Reviewed by George Constantin on March 7, 2011
presents a film written and directed
by Abbas Kiarostami
Starring: Juliette Binoche, Wiliam Shimell, Adrian Moore, Jean-Claude Carriere
Running Time: 106 minutes
Released: February 17, 2011
Certified Copy is Abbas Kiarostami's first film shot and produced outside of Iran. I must admit that I had quite a few misgivings as to the wisdom of such a move. For Kiarostami, the undisputed master of the Iranian 'New Wave' and director of films such as Close Up (1990) and Through the Olive Trees (1994), directing a multi-lingual European film must have carried a considerable amount of risk.
At the launching of his latest book on art reproduction titled 'Certified Copy', author James Miller (William Shimell), arrives late. He explains to his audience that he has no excuses, as he only had to climb down the stairs of his hotel room. Elle (Juliette Binoche) is nervously telling her son (Adrian Moore), who's busy playing with a game console, to stop annoying her. Elle, we are led to believe, is a single mother who arrives just in time to catch Miller's speech. She invites the author to her gallery, and at his insistence, they agree to a leisurely drive in the country, and end up in a nearby village where couples go to get married because it's supposed to be good luck. They visit a restaurant, where Miller bitterly complains about the lack of service. In doing so, he fails to notice Elle's newly applied make-up.
In the book, Miller questions whether there's more value in genuine art when compared to reproduced art. The subject matter of the book becomes an obvious metaphor for their relationship. Nothing is as it seems; is the relationship real? Have they known each other before, or have they just met? Is this reality, or a perception of what may be real?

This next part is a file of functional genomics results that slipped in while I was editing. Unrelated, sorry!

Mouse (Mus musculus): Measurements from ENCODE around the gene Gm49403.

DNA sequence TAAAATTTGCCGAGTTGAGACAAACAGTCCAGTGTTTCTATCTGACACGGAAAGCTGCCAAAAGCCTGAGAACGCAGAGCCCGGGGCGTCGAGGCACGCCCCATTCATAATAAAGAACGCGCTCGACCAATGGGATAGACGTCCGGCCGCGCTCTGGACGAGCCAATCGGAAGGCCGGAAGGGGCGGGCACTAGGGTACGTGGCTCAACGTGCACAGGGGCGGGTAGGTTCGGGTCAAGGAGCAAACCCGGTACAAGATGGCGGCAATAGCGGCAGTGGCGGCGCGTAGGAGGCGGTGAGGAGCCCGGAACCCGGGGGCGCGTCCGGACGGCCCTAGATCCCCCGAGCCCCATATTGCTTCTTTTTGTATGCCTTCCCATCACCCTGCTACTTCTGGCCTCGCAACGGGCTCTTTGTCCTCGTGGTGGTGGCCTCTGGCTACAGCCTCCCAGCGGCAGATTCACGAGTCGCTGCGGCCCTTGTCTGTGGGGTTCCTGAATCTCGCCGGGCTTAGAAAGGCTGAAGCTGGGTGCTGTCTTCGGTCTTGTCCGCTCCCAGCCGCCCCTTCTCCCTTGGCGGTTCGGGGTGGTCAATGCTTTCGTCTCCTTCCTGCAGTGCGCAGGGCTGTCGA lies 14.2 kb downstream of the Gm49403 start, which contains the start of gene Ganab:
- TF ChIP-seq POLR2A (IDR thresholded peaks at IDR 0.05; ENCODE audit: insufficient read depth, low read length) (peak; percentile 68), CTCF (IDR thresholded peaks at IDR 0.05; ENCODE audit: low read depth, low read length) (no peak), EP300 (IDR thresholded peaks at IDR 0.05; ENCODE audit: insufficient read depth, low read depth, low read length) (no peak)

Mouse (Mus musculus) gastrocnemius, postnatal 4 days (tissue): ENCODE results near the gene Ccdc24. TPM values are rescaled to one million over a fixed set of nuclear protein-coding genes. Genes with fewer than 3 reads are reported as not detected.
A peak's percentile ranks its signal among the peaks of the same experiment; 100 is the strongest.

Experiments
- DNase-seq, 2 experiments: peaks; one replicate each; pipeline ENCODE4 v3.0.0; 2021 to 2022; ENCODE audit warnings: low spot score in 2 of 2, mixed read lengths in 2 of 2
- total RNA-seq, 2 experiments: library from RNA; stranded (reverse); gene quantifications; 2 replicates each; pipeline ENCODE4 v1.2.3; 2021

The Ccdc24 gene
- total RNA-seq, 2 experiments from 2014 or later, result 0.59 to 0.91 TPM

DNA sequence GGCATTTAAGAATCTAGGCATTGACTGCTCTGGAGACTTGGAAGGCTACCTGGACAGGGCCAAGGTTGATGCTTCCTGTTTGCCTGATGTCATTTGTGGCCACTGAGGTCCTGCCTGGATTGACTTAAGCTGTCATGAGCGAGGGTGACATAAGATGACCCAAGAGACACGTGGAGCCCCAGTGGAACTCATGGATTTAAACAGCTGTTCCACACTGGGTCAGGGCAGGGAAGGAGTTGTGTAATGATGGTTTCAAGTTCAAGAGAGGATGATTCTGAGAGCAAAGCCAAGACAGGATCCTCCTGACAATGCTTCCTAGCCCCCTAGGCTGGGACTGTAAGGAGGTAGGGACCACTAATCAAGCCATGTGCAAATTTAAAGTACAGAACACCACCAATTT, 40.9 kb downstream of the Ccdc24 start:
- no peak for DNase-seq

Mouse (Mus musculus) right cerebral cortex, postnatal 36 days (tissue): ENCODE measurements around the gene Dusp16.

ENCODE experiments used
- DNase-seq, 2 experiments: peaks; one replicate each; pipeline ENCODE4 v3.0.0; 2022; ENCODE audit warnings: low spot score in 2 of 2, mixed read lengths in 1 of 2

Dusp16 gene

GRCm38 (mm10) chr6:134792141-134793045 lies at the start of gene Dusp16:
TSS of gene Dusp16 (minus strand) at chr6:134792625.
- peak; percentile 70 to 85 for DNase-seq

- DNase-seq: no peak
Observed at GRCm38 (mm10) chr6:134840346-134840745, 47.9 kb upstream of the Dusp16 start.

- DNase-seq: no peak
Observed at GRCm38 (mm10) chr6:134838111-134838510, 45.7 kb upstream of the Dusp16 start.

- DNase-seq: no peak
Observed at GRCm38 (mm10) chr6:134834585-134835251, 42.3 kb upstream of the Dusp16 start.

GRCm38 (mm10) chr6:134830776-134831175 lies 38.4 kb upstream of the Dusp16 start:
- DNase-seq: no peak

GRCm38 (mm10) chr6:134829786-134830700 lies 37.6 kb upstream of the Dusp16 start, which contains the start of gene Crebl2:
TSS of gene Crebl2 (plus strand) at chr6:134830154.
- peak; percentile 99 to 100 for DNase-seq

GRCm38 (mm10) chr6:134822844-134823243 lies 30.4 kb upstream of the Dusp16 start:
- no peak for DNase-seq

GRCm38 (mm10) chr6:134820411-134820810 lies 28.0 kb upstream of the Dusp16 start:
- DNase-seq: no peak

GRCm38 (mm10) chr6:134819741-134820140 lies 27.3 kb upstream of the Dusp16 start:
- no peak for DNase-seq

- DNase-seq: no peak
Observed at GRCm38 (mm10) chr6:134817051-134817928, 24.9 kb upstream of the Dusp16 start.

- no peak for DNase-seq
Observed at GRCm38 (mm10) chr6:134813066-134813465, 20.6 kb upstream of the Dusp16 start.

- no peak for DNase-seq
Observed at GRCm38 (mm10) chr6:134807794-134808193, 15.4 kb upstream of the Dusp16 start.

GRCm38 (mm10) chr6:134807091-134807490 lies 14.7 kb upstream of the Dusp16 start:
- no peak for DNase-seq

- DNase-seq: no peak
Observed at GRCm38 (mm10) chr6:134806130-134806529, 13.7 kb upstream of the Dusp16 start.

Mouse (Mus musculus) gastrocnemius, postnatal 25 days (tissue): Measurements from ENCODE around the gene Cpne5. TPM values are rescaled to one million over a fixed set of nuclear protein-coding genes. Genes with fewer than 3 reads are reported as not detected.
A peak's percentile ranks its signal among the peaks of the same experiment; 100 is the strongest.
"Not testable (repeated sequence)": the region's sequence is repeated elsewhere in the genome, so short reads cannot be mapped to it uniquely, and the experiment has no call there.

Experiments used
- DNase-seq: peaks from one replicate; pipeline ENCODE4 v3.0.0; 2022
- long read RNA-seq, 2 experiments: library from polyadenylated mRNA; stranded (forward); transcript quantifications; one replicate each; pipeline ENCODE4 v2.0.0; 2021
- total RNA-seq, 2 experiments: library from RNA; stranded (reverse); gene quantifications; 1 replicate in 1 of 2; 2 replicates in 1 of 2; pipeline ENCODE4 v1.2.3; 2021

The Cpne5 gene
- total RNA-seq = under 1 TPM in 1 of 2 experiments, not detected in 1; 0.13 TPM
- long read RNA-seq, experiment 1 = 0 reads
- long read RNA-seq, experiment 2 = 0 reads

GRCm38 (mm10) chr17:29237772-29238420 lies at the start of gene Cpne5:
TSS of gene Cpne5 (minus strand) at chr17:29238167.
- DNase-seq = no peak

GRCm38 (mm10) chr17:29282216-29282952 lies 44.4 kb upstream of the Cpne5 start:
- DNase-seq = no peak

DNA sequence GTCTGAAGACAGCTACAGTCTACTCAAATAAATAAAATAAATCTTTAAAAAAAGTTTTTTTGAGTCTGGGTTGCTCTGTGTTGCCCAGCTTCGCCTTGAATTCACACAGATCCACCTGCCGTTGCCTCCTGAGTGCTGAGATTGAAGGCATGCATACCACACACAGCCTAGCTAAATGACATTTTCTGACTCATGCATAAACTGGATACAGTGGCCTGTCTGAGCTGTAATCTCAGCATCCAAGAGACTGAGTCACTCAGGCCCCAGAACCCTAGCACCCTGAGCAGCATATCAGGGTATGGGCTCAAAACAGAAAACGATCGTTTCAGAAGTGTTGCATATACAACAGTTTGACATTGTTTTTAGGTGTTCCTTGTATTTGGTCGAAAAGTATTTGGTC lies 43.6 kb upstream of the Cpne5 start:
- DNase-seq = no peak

There are certain elements of Alain Resnais's iconic Last Year At Marienbad, particularly the constant probing of supposedly past experiences, memories, and emotions. However, Certified Copy reverses the roles, and the ubiquitous third person does not exist. Also, there is a complete absence of nostalgia. Instead, we see a man and a woman going through their motions, discovering (or rediscovering?) each other.
Binoche is superb as the long-suffering Elle. Her portrayal is both intelligent and sensitive. La Binoche (as she is affectionately known in France) it seems, is simply incapable of giving a bad performance. The Cannes jury agreed - she picked up the Best Actress Award at last year's festival.
Certified Copy marks Shimell's screen debut. He is a well known opera singer known internationally for his interpretation of Mozart's Don Giovanni, and his performance is more than adequate for a newcomer, considering the difficulty of the role.
One of the highlights of the film is cinematographer Luca Bigazzi's stunning camera work that brilliantly captures the essence and the eternal beauty of Tuscany.
Abbas Kiarostami's style has often been linked with Roberto Rossellini, the father of Italian Neo-Realism, particularly in the use of both professional and non-professional actors. Like Rossellini, he argues that the two complement each other, thus adding to overall value of the work.
Although, far from his best, I'm most happy to say that after watching Certified Copy, my initial fears were laid to rest.